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However, before any of these partnerships are struck, it is vital that all are provided with a foundation that makes it all possible a foundation of general education and a value system that underpins this whole approach. Therefore, the HRDS includes a strategic objective that relates to Improving the foundations for human resource development. This addresses the need for all to be provided with good quality, where this was denied, basic education and training. The final strategic objective provides that we must ensure that all strategic objectives of the HRD strategy work together. We are aiming to align education and training to employment growth strategies in ways that we have never done before. How do we get education and training institutions to work more coherently together? Human resources development strategy should be integrated because it is not a stand alone strategy it is integrated with broader growth and development strategies in general and to initiatives aimed at employment creation in particular and if it is to succeed it must remain so. This study is concerned with the impact of existing HRD strategy of UMN/RDC on the productivity of the organisation. It will evaluate the effectiveness of the HRD process on the product or service of RDC. The study includes the analysis of past and existing practices of HRD systems for future prospects. The study will be helpful to RDC, related institutions, other organisation as well as individuals who are working in the broader field of human resource development. It is also expected to be helpful to the various interested donor and investment agencies. The significant importance of the study is to know the effectiveness of a particular human resource development strategy on the quality and the quantity of output of any organisation. 1. 6 Limitations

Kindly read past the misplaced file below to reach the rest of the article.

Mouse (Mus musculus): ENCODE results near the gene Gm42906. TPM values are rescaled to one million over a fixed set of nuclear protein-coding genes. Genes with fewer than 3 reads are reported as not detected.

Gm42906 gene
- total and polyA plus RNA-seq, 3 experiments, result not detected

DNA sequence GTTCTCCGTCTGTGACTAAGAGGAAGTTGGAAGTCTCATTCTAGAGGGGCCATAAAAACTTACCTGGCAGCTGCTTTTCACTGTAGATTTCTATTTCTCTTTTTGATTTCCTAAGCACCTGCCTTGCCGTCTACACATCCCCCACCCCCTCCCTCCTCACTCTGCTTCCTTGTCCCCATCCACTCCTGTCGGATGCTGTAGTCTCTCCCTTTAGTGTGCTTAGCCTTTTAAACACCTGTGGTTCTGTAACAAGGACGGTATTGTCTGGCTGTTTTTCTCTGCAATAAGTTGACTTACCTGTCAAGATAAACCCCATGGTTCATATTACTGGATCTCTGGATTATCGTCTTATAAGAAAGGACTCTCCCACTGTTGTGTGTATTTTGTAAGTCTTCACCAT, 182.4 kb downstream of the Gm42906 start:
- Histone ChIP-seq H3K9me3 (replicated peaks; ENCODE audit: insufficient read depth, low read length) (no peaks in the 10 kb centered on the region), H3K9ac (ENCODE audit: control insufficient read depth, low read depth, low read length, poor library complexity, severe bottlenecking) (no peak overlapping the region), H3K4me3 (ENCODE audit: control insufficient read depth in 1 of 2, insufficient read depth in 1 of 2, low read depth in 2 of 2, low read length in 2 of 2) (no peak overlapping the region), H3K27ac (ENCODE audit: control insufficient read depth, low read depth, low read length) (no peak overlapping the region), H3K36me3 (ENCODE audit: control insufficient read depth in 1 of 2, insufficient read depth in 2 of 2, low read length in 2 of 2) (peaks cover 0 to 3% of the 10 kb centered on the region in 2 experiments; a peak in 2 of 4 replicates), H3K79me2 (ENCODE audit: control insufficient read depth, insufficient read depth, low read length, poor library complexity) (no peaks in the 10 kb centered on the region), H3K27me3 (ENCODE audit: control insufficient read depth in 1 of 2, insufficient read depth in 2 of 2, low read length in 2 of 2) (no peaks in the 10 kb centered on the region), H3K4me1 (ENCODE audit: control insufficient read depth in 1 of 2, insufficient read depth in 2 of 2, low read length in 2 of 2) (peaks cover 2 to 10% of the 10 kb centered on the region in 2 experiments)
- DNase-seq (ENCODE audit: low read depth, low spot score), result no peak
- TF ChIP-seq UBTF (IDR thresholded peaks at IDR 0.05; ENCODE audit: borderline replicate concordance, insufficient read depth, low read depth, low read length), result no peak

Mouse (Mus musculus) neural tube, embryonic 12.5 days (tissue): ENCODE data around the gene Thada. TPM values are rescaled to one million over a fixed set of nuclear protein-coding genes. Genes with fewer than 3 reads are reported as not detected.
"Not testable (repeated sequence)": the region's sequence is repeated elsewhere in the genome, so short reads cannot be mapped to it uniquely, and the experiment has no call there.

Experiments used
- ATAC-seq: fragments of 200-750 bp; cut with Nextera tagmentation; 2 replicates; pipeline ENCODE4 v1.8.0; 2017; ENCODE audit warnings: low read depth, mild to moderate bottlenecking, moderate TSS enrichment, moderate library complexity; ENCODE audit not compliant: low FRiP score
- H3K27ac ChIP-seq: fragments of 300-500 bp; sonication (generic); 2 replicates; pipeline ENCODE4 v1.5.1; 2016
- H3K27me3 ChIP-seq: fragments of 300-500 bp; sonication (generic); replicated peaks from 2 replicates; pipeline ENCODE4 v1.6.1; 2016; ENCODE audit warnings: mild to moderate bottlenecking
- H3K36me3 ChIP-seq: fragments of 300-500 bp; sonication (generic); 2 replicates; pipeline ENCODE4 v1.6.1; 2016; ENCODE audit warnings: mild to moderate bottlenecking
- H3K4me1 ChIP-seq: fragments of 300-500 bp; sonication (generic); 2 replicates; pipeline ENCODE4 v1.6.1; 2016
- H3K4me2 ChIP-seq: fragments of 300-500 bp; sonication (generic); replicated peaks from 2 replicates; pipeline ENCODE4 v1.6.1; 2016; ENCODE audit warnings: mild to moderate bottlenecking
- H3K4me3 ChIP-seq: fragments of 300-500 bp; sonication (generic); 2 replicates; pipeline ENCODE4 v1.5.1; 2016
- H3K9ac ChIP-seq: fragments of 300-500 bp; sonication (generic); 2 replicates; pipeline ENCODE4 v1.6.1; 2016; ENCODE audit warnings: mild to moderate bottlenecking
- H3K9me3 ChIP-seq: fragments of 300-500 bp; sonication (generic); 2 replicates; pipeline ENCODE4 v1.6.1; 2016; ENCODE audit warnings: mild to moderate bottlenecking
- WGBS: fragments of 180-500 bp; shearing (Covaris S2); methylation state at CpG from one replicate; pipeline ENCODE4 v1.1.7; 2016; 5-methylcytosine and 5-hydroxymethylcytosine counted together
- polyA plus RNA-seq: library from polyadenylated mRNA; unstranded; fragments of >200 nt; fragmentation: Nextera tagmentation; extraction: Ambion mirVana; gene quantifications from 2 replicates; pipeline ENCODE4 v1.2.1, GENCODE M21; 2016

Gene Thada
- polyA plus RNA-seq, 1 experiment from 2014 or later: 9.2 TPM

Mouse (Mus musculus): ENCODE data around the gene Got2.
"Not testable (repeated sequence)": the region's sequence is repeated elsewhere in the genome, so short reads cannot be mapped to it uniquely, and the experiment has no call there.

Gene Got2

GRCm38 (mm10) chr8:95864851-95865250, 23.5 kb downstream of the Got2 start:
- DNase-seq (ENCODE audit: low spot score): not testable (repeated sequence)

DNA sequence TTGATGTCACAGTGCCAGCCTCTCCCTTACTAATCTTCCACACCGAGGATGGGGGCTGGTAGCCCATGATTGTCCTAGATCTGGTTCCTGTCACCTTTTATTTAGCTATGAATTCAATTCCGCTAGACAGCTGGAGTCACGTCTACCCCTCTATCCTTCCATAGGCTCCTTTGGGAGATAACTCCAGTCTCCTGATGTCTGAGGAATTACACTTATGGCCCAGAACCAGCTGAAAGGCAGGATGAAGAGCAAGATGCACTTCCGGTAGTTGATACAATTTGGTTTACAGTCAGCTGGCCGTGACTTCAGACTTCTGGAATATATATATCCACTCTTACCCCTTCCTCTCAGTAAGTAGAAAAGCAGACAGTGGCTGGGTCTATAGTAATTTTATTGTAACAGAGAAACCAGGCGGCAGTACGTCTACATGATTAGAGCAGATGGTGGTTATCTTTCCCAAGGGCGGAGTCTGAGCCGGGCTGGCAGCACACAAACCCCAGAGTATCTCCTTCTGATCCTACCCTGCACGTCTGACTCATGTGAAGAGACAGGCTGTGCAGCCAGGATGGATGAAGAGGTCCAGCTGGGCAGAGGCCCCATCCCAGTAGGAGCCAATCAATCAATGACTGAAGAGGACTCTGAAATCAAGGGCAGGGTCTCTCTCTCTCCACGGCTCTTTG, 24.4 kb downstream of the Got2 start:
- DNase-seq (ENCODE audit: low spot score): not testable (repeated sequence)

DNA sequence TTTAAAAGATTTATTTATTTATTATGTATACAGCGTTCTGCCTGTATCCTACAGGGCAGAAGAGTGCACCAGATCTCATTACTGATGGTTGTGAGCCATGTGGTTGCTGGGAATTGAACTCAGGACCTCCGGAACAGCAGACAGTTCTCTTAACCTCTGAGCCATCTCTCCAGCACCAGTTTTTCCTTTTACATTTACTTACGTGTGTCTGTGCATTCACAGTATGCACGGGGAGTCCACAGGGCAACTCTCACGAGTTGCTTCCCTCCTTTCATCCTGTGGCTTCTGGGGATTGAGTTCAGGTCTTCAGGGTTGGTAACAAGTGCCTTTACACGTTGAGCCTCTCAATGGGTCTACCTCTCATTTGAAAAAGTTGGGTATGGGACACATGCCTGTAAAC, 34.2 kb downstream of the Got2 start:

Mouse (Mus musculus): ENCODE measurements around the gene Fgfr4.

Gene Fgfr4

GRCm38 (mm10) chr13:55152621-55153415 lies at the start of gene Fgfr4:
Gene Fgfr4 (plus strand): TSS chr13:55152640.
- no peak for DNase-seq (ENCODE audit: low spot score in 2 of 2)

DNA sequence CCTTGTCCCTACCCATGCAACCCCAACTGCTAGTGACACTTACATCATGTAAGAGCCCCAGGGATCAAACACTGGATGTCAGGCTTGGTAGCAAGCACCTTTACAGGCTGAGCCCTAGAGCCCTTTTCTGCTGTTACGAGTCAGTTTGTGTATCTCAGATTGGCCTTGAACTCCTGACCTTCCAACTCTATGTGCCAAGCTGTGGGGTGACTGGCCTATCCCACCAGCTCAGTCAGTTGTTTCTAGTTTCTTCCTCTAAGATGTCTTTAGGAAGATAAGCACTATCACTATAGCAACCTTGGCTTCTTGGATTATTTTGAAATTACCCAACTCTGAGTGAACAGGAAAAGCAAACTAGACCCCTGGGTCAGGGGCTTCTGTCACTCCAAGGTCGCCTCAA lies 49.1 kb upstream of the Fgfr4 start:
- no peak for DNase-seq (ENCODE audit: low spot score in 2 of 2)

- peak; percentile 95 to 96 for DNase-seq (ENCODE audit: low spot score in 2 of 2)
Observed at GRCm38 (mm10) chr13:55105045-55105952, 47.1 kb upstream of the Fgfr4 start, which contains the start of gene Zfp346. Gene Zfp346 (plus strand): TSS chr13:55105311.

The limitations of this study are as follows: * Related documents of received training and other HRD activities are not found sufficiently. * Difficult to meet RDC's human resources due to their busy schedule in the field training for a long duration. * Limited resources to conduct the research.